FHA Insurance Likely To Remain Low As Reserves Improve

by Peter G. Miller
September 27th, 2010

For the past year or so various critics have said that the FHA would soon need taxpayer money to support its programs. Such dour predictions have turned out to be wrong, happy news for those who pay — or hope to pay — FHA mortgage insurance premiums.

Speaking before the House Financial Services Committee last week, FHA Commission David H. Stevens said that instead of a loss, the FHA’s Mutual Mortgage Insurance FUND (MMI) actually has grown.

“Last year at this time,” sais Stevens, “the independent actuaries predicted that we would draw down $2.6 billion of capital resources over the first three quarters of this year to pay for rising claim expenses. As noted in our third quarter MMI Fund report to Congress, instead of decreasing by $2.6 billion, net income increased by $450 million. Once we add interest earnings to core insurance income, our capital resources grew by $1.3 billion in the first three quarters of this fiscal year.”

Instead of the predicted $2.6 billion loss FHA wound on it’s forward mortgage program, the government wound up with an additional $1.3 billion — that $3.9 billion more in total than doom sayers predicted.

FHA Mortgage Insurance

This is important for FHA loan borrowers because if reserves fall to the point where taxpayer help is needed you can bet that up front and annual mortgage insurance premiums will rise, meaning there would be fewer FHA loans.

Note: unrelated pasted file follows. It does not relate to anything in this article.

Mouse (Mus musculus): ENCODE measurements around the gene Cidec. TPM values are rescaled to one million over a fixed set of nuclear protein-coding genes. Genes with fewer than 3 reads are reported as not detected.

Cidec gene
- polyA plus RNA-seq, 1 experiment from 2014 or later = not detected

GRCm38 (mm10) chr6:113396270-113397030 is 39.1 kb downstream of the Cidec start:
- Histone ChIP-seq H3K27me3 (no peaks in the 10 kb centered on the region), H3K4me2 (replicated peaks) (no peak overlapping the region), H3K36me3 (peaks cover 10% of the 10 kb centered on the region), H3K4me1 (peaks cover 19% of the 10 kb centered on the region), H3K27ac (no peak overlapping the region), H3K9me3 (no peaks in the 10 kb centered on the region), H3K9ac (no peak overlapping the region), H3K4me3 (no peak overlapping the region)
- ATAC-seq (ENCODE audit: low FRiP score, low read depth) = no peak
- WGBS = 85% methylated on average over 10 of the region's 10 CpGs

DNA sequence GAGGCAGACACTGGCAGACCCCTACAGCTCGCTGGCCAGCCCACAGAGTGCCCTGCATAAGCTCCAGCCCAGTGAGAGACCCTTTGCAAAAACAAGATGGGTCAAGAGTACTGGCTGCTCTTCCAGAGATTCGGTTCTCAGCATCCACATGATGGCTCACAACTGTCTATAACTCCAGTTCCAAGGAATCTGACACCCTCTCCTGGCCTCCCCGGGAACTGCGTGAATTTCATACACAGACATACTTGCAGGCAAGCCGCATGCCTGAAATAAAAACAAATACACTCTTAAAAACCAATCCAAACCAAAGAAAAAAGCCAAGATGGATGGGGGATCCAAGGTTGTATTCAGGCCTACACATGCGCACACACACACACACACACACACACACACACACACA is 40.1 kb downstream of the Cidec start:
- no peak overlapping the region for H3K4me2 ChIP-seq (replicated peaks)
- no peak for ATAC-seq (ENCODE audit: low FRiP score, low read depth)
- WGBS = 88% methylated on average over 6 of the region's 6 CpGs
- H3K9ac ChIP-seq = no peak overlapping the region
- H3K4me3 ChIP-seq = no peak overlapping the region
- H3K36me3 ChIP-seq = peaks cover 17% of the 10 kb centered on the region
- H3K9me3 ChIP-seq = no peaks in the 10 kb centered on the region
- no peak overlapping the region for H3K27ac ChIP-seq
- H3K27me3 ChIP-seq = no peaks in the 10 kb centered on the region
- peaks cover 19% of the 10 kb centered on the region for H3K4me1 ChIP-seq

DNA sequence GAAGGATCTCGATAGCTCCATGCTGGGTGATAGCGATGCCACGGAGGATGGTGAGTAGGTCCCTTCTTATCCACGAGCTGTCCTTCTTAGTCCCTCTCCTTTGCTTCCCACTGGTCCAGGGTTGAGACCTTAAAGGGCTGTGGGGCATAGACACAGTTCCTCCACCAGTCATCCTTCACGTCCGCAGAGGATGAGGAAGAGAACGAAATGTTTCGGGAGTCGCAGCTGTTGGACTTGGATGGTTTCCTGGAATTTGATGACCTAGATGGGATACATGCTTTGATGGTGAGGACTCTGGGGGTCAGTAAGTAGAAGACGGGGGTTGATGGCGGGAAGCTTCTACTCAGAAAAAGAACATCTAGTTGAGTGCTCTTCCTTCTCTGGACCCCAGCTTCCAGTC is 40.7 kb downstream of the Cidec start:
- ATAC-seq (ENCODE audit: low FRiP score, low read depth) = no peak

“The positive signs we are seeing are due,” Stevens explained, “in large part, to the numerous reforms put in place and actions the FHA has taken over the last year, including an increase to insurance premiums in April and the suspension or withdrawal of approval for 1,500 lenders from doing business with FHA. This does not yet account for the additional authority to change our annual premium structure passed by Congress that will add an estimated $300 million per month to the FHA fund.”

Cash On Hand

Last year Stevens told the Congress that the “FHA’s secondary reserves had fallen below the required two percent level — to 0.53 percent of the total insurance-in-force.” This was not the entire story however because the FHA had another set of reserves held in something called the “Financing account.” Add the two accounts together and you get “more than 4.5 percent of total insurance-in-force in reserves — $31 billion set aside specifically to cover losses over the next 30 years.”

A year ago there were many predictions which suggested that the FHA was falling apart and would soon need taxpayer dollars to underwrite the program. Nope, Hasn’t happened.

Instead, what’s happened is that the FHA has reduced risk and increased premium income. Rather than getting smaller the program’s reserves have actually grown. To accomplish such results some lenders are gone and some borrowers can’t get in — relatively low costs to preserve a mortgage insurance plan which has functioned well for 75 years.

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